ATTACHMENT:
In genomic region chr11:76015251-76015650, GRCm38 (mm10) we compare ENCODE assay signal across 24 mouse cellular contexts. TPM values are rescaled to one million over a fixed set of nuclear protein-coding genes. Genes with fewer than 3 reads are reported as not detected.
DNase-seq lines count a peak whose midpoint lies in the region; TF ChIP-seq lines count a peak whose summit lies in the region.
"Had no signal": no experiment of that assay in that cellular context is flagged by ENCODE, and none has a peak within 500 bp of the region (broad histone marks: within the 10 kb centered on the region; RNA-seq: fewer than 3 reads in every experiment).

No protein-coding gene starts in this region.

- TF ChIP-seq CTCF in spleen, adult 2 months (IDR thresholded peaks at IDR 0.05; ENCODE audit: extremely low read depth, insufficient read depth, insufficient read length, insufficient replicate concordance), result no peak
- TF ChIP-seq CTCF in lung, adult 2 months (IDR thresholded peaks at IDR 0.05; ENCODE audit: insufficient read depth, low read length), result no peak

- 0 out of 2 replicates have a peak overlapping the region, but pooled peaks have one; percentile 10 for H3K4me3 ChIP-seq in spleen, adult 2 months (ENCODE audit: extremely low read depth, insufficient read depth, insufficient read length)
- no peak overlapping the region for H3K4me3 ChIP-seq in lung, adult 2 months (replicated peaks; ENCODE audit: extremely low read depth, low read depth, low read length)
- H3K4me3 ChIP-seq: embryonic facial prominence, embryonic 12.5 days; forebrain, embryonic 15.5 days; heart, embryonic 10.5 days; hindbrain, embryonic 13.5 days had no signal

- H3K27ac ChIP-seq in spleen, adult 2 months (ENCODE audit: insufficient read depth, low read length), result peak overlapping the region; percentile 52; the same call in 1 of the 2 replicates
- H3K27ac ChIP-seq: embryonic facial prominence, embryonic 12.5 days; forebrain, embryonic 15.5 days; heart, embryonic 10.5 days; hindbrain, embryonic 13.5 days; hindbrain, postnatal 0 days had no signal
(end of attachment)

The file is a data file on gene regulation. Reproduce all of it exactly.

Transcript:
In genomic region chr11:76015251-76015650, GRCm38 (mm10) we compare ENCODE assay signal across 24 mouse cellular contexts. TPM values are rescaled to one million over a fixed set of nuclear protein-coding genes. Genes with fewer than 3 reads are reported as not detected.
DNase-seq lines count a peak whose midpoint lies in the region; TF ChIP-seq lines count a peak whose summit lies in the region.
"Had no signal": no experiment of that assay in that cellular context is flagged by ENCODE, and none has a peak within 500 bp of the region (broad histone marks: within the 10 kb centered on the region; RNA-seq: fewer than 3 reads in every experiment).

No protein-coding gene starts in this region.

- TF ChIP-seq CTCF in spleen, adult 2 months (IDR thresholded peaks at IDR 0.05; ENCODE audit: extremely low read depth, insufficient read depth, insufficient read length, insufficient replicate concordance), result no peak
- TF ChIP-seq CTCF in lung, adult 2 months (IDR thresholded peaks at IDR 0.05; ENCODE audit: insufficient read depth, low read length), result no peak

- 0 out of 2 replicates have a peak overlapping the region, but pooled peaks have one; percentile 10 for H3K4me3 ChIP-seq in spleen, adult 2 months (ENCODE audit: extremely low read depth, insufficient read depth, insufficient read length)
- no peak overlapping the region for H3K4me3 ChIP-seq in lung, adult 2 months (replicated peaks; ENCODE audit: extremely low read depth, low read depth, low read length)
- H3K4me3 ChIP-seq: embryonic facial prominence, embryonic 12.5 days; forebrain, embryonic 15.5 days; heart, embryonic 10.5 days; hindbrain, embryonic 13.5 days had no signal

- H3K27ac ChIP-seq in spleen, adult 2 months (ENCODE audit: insufficient read depth, low read length), result peak overlapping the region; percentile 52; the same call in 1 of the 2 replicates
- H3K27ac ChIP-seq: embryonic facial prominence, embryonic 12.5 days; forebrain, embryonic 15.5 days; heart, embryonic 10.5 days; hindbrain, embryonic 13.5 days; hindbrain, postnatal 0 days had no signal